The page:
deterrence

The State of the Union: Obama to announce further nuclear reductions?

President Obama will address the American public in his State of the Union address tomorrow. Last week U.S. Vice President Joe Biden spoke in Munich, suggesting that the President will address their shared interests in “advancing a comprehensive nuclear agenda to strengthen the non-proliferation regime, [and] reduce[d] global stockpiles of nuclear materials”.

Dissecting the DDPR

NATO’s Chicago Summit in May provided the Alliance with its second opportunity in two years to re-think the presence of U.S. theatre nuclear weapons in Europe, but for the second consecutive time, NATO failed. In this report, BASIC policy consultant, Ted Seay, examines key decisions made (and not made) in Chicago, in relation to the future of NATO's nuclear sharing arrangements and the Alliance as a whole.

Getting to Zero Update

NATO proceeded quietly with its Strategic Deterrence and Defense Posture Review, while U.S. and Russian disagreements over missile defense continued. The United States was also conducting a review of nuclear targeting. In the United Kingdom, the “successor” to the Vanguard-class submarine that carries Trident missiles officially entered “Initial Gate,” or the initial design phase.

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NATO’s Defense and Deterrence Posture Review: A French Perspective on Nuclear Issues

Paul Zajac reviews the assumptions about the apparent rift between France and Germany over nuclear weapons and NATO, and the extent to which the alliance should play a role in nuclear disarmament. He argues that allies must be careful not to let other initiatives, such as projects on missile defense or aspirations for a world without nuclear weapons, harm alliance unity around nuclear deterrence.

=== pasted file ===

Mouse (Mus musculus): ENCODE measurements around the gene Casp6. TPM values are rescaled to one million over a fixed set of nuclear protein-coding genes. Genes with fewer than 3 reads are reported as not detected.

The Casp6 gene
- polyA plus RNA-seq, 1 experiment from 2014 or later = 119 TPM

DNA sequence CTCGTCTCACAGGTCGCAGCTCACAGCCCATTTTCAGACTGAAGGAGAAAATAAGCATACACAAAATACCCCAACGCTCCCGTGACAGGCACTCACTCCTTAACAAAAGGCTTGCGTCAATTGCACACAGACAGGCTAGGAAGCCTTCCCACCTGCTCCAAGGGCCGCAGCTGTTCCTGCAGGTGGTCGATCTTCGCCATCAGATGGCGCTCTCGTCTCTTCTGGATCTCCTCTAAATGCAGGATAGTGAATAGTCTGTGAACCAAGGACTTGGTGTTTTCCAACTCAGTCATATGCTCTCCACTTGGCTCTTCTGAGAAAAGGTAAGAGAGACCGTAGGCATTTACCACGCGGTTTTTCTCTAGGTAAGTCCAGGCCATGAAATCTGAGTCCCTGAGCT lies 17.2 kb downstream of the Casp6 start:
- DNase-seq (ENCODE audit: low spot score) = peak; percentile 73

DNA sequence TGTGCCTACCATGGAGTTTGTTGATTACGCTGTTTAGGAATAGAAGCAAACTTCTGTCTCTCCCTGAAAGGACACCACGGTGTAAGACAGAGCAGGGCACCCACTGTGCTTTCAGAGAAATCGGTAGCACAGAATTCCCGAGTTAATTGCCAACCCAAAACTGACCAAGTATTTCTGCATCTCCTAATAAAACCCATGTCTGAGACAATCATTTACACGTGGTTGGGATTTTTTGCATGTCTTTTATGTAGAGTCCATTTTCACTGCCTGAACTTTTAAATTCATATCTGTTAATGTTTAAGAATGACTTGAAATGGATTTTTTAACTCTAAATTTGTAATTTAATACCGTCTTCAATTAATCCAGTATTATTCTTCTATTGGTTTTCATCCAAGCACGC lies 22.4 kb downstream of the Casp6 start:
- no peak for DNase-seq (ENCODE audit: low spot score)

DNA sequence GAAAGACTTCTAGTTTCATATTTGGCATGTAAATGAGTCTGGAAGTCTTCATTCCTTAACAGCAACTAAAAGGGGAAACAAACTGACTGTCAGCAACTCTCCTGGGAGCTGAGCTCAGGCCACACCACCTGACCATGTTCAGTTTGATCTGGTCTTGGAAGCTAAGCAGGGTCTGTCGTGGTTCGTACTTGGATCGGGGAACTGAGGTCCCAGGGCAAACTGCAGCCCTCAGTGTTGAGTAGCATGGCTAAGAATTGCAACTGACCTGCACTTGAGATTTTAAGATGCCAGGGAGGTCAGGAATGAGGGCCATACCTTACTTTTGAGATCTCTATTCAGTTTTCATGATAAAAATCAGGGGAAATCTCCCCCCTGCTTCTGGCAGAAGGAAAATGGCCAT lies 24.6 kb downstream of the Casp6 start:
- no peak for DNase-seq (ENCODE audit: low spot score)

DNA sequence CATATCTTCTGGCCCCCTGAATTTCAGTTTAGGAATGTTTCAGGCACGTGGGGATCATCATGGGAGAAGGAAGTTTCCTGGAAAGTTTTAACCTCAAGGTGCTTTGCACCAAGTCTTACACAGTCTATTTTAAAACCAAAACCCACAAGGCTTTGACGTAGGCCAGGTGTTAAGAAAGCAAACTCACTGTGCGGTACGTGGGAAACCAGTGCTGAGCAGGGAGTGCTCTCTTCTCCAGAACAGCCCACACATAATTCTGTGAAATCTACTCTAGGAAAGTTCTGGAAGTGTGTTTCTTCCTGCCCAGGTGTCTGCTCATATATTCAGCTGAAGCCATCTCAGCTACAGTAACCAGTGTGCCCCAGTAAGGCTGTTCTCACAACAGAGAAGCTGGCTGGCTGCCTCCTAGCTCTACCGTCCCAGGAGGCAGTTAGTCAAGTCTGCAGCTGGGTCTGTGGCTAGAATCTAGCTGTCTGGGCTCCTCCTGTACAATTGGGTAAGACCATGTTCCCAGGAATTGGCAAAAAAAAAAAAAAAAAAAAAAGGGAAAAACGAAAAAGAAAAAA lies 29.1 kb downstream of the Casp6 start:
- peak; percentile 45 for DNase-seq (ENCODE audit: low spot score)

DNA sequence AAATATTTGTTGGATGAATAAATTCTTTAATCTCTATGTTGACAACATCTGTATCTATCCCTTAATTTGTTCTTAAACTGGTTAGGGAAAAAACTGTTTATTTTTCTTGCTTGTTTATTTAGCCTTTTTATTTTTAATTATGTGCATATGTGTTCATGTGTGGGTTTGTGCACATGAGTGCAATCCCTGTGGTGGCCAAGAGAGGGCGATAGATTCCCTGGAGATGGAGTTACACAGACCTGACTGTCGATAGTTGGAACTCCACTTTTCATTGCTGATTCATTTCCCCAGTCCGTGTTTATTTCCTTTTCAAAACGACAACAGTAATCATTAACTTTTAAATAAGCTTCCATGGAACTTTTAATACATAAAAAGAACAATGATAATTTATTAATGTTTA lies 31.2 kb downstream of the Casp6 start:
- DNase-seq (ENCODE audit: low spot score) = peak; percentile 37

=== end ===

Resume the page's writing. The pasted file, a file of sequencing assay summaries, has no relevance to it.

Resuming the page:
Turkey, NATO & and Nuclear Sharing: Prospects after NATO's Lisbon Summit

Mustafa Kibaroglu presents Turkey's political, military and diplomatic views to the prolonged deployment of U.S. tactical nuclear weapons on their soil. Turkey's policy of non-proliferation contrasts with their hosting - albeit burden sharing - of NATO tactical nuclear weapons. He concludes that Turkey, preferably together with other NATO members, should take the initiative in asking the United States to draw them down and remove them entirely, in the interests of Turkish security and alliance cohesion.

What's next with Trident in the United States?

The United States and the United Kingdom have collaborated very closely for many decades on their submarine-based nuclear weapons systems, and developments in one country are likely to continue having an impact on the other. This brief reviews the United States' strategic nuclear submarine program within the context of U.S. and U.K. plans for replacing the fleets.

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